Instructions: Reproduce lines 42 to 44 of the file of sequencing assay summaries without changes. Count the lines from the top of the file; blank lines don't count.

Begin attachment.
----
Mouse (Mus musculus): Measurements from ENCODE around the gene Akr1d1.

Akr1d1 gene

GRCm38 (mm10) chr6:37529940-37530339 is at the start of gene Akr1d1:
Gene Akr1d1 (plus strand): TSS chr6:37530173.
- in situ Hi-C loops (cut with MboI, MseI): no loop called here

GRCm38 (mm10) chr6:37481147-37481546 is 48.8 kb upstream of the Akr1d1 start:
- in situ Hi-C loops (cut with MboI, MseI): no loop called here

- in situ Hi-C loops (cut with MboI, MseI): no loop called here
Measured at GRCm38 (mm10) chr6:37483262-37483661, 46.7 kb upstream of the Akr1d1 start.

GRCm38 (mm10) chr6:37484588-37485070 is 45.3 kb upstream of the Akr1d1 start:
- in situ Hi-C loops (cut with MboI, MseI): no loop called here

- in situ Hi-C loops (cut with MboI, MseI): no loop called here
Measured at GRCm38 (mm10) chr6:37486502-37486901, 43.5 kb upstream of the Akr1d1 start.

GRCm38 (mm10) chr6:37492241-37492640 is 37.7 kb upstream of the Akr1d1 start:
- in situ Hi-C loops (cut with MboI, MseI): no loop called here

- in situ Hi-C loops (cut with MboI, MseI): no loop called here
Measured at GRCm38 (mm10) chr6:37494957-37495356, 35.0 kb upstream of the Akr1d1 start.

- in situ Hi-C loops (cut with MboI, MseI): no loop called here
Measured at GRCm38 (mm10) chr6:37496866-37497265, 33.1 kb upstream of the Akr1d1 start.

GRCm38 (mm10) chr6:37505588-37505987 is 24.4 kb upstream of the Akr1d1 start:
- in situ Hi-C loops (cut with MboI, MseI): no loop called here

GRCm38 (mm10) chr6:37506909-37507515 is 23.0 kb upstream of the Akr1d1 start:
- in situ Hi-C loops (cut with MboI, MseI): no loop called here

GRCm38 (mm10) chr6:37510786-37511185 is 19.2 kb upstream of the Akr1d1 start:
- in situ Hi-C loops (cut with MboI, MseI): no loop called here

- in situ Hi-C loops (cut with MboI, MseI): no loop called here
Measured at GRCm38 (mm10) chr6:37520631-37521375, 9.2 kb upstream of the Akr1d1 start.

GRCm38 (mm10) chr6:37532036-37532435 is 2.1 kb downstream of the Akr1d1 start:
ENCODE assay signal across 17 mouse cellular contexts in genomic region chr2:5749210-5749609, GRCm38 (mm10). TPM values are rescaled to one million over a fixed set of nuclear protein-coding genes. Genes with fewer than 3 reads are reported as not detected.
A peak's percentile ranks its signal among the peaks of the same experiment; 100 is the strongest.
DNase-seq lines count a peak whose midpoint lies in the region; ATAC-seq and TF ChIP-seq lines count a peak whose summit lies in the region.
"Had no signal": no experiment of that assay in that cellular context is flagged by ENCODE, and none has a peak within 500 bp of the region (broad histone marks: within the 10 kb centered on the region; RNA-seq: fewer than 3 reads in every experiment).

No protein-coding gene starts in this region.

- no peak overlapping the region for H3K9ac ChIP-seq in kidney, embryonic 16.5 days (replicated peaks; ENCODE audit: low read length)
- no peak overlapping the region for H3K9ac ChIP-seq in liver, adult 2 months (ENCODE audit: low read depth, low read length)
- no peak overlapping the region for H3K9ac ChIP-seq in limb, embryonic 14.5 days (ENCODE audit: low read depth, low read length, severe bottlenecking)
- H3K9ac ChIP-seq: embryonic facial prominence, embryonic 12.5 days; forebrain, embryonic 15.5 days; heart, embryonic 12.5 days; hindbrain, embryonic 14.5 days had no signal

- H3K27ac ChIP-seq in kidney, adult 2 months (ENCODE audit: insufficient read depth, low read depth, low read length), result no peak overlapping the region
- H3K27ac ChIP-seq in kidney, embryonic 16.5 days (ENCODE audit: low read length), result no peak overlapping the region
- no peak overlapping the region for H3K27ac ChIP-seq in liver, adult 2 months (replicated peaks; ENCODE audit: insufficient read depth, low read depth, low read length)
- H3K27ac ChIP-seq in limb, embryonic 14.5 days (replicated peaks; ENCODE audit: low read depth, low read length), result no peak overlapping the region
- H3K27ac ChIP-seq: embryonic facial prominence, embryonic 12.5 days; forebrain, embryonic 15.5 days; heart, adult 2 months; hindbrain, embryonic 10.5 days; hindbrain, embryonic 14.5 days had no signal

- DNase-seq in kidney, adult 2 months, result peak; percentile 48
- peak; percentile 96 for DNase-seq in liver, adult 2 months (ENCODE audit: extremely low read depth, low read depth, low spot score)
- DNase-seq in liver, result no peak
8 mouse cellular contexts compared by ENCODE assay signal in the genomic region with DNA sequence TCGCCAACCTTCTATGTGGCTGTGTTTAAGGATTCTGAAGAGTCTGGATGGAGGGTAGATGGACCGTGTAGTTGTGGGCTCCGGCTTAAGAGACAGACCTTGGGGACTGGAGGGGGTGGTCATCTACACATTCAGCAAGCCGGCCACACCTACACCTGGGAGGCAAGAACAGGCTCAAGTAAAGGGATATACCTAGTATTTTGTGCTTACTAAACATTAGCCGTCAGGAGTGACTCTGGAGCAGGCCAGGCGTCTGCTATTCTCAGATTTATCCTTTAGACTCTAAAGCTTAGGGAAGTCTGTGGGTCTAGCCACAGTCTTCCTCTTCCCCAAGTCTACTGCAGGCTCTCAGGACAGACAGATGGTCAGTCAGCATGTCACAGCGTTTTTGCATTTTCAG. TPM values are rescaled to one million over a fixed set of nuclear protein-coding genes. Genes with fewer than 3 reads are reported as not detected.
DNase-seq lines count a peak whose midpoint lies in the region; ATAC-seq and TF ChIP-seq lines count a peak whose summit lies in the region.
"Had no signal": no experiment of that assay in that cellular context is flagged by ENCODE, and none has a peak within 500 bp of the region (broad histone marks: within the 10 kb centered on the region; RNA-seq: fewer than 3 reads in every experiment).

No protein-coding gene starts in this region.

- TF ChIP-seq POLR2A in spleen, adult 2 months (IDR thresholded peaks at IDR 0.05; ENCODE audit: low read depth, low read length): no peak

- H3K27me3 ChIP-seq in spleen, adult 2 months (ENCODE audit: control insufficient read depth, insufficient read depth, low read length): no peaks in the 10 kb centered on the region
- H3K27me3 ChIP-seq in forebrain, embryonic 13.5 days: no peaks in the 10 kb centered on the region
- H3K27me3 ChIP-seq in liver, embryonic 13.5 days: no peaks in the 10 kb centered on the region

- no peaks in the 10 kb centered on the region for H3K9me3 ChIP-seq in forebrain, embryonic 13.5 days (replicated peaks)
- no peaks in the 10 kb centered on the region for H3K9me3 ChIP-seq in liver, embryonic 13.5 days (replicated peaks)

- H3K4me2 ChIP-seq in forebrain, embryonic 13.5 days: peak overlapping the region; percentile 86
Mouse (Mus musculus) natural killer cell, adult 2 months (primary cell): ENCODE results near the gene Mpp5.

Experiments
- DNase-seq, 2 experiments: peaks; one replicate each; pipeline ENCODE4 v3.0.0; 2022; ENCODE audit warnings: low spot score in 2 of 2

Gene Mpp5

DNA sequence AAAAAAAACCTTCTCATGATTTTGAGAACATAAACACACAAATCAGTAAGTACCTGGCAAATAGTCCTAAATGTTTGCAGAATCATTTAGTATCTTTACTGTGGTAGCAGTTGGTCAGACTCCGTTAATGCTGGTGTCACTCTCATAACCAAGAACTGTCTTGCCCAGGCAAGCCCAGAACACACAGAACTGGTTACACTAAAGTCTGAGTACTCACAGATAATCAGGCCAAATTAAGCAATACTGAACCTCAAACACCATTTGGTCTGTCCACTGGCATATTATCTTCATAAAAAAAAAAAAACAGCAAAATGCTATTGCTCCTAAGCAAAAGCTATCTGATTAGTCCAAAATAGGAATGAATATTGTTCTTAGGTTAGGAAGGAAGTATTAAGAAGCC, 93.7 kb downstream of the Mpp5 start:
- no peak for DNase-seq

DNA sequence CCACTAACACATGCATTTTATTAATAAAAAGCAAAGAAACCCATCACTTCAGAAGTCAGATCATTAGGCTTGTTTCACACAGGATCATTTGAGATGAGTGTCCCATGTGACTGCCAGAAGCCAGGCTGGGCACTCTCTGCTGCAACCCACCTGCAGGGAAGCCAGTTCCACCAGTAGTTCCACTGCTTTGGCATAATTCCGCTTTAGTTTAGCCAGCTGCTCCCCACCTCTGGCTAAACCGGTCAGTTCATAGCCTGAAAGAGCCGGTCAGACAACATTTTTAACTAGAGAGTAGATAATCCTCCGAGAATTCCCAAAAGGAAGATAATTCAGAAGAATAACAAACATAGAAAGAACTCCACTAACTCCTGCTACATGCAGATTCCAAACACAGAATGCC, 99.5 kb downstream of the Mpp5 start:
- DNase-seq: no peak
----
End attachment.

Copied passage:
- H3K27ac ChIP-seq: embryonic facial prominence, embryonic 12.5 days; forebrain, embryonic 15.5 days; heart, adult 2 months; hindbrain, embryonic 10.5 days; hindbrain, embryonic 14.5 days had no signal

- DNase-seq in kidney, adult 2 months, result peak; percentile 48
- peak; percentile 96 for DNase-seq in liver, adult 2 months (ENCODE audit: extremely low read depth, low read depth, low spot score)